Analog Dialogue: A forum for the exchange of circuits, systems, and software for real-world signal processing.
Home     Analog Devices     Feedback     Subscribe     Archives     简体中文     日本語
Advanced Search

Volume 47 – January 2013

PDFDownload this article in PDF format. (131 KB)

The Successful Implementation of High-Performance Digital Radio

By T.V.B. Subrahmanyam and Mohammed Chalil

Evolution of Digital Radio
Amplitude modulation (AM) was the dominant form of radio broadcasting during the first 80 years of the 20th century, but channel fading, distortion, and noise led to poor reception quality. These problems were reduced to some extent with the introduction of frequency modulation (FM), which could also provide stereo transmission and CD-quality audio, but analog radio was still not devoid of channel imperfection effects and limited coverage area. During 2003, two commercial start-ups, XM and Sirius (these merged and became SiriusXM), introduced the huge footprint of subscription-based digital satellite radio in the United States, with a revenue model similar to that of Pay-TV channels. Around the same time, WorldSpace Radio started satellite broadcasts for Asia and Africa.

The Satellite Digital Audio Radio Services (SDARS) enabled mobile car audio listeners to tune into the same radio station anywhere within the satellite’s coverage map, limited only by intermittent blockage of satellite signal due to buildings, foliage, and tunnels. XM satellite radio took the lead in circumventing the blockage problem by installing terrestrial repeaters, which transmit the same satellite audio in dense urban areas and create a hybrid architecture of satellite and terrestrial broadcasts.

Around the same time the traditional terrestrial broadcasters also charted a digital course—for two reasons. First, they perceived that their life span on the analog concourse had to be quite short, as the world migrates to the higher quality digital runway. Second, the frequency spectrum is getting scarce, so additional content within the same bandwidth could be delivered only by digitizing and compressing the old and new content, packaging it, and then broadcasting it. Thus, the world started migrating from analog to digital radio. These techniques for radio broadcast had the advantages of clearer reception, larger coverage area, and ability to pack more content and information within the existing bandwidth of an available analog radio channel—as well as offering users increased control flexibility in accessing and listening to program material (Figure 1).

Figure 1. Digital radio on a convergence processor.

Digital Radio Development Example: India
In terrestrial broadcasting, there are two open standards—Digital Multimedia Broadcasting (DMB) and Digital Radio Mondiale (DRM)—and HD Radio, a proprietary standard from iBiquity (the only standard approved by the FCC for AM/FM audio broadcasting within the United States). DMB specifies several formats for digital audio broadcasting, including DAB, DAB+, and T-DMB, which use VHF Band III and L-band. DRM uses DRM30, which operates from 150 kHz to 30 MHz, and DRM+ in VHF Bands I, II, and III.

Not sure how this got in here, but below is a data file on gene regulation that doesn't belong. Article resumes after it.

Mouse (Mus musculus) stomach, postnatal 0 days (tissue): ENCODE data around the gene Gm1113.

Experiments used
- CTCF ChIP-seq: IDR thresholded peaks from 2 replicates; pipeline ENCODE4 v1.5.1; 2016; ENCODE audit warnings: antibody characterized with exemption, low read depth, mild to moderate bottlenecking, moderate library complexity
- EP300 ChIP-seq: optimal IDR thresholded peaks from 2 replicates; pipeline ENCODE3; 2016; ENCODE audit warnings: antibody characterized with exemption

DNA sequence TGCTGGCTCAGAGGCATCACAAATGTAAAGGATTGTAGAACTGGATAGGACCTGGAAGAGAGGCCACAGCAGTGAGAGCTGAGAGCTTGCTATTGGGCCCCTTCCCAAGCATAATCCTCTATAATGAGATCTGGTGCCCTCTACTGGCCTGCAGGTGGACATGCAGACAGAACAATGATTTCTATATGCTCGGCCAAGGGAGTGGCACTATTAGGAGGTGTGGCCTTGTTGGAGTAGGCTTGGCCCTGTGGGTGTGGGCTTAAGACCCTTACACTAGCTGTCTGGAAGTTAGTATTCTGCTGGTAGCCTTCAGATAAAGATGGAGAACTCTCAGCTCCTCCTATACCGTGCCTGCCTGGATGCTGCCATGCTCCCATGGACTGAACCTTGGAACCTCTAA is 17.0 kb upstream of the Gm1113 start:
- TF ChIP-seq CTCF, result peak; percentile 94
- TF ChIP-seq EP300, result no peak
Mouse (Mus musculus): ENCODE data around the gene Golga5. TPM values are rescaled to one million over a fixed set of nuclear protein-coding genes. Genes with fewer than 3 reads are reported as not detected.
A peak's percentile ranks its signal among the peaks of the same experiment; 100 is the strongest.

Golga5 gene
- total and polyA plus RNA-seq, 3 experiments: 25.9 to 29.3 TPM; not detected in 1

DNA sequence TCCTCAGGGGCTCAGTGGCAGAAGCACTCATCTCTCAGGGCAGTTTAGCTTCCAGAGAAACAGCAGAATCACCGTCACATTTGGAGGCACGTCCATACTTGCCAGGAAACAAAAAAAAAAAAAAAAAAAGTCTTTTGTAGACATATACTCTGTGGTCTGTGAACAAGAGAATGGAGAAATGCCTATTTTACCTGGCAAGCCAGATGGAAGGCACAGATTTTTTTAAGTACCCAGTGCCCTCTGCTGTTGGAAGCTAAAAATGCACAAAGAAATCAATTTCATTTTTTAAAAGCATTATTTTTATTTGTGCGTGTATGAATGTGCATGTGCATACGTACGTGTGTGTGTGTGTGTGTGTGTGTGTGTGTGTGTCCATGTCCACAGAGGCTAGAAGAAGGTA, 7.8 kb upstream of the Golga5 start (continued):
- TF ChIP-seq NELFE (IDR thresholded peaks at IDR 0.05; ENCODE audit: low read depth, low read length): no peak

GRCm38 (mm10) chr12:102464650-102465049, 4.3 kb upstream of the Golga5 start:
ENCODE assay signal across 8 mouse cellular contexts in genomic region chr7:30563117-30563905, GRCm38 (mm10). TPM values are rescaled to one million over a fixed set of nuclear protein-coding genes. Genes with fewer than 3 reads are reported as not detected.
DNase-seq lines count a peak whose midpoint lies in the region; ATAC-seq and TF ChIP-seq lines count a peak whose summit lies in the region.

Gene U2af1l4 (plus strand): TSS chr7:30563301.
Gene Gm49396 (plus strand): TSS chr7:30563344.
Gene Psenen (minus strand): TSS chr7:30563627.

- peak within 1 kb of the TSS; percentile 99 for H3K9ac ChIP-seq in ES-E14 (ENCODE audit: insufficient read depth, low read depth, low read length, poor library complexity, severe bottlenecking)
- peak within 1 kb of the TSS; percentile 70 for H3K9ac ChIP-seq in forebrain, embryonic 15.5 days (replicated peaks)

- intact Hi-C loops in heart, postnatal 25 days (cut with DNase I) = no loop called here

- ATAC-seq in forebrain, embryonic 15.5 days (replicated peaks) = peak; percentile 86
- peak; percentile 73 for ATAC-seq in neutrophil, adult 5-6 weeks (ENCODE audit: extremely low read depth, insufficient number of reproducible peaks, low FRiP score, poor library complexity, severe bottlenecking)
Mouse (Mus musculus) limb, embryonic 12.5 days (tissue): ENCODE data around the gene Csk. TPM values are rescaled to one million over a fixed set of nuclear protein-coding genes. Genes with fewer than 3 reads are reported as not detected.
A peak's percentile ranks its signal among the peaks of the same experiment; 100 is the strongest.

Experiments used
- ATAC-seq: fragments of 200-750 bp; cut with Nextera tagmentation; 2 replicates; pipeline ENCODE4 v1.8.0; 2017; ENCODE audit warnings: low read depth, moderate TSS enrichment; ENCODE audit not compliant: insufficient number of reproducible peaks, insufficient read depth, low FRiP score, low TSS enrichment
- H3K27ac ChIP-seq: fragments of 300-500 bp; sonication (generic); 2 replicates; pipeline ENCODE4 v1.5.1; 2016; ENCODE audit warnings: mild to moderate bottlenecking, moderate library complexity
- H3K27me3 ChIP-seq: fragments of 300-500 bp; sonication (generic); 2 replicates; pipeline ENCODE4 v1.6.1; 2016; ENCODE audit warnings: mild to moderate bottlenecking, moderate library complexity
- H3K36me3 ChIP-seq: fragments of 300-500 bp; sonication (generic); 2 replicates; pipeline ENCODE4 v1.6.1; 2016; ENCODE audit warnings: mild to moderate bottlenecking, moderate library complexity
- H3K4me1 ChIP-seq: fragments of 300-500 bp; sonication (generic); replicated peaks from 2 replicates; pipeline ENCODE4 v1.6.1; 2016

Useful propagation in the VHF bands is essentially limited to line-of-sight in small geographic regions. Propagation in short wave, on the other hand, can go almost anywhere in the world due to multiple reflections in the ionosphere. For countries that are densely populated and have small geographic regions, DMB transmitting in VHF Band III and L-Band functions very efficiently. For countries that have large geographic areas, transmissions in medium and short wave provide effective coverage. For this reason, after a few years of trials of DAB and DRM, India decided to adopt DRM.

During 2007, All India Radio (AIR), Asia-Pacific Broadcasting Union (ABU), and the DRM Consortium conducted the first field trial for DRM in New Delhi. The experimental trial was conducted over three days with three transmitters, with measurements of various parameters. Besides these tests in New Delhi, AIR also did these measurements at long distances. It became clear that DRM had the advantage of serving a larger population with a limited number of transmitters. In addition, the increasing need for energy conservation raises power saving considerations to paramount importance. DRM’s 50% greater power efficiency plays a vital role in supporting the ecology and a “greener” Earth.

Digital Radio Receivers and DSP
The physical world is analog, yet scientists and engineers find it easier to do a lot of computation and symbol manipulation in the digital domain. Thanks to sampling theory, signal processing, and available data converters, the way is smoothly paved for engineers to design, implement, and test complex digital signal-processing (DSP) systems using analog-to-digital converters (ADCs) and digital signal processors with programmable cores.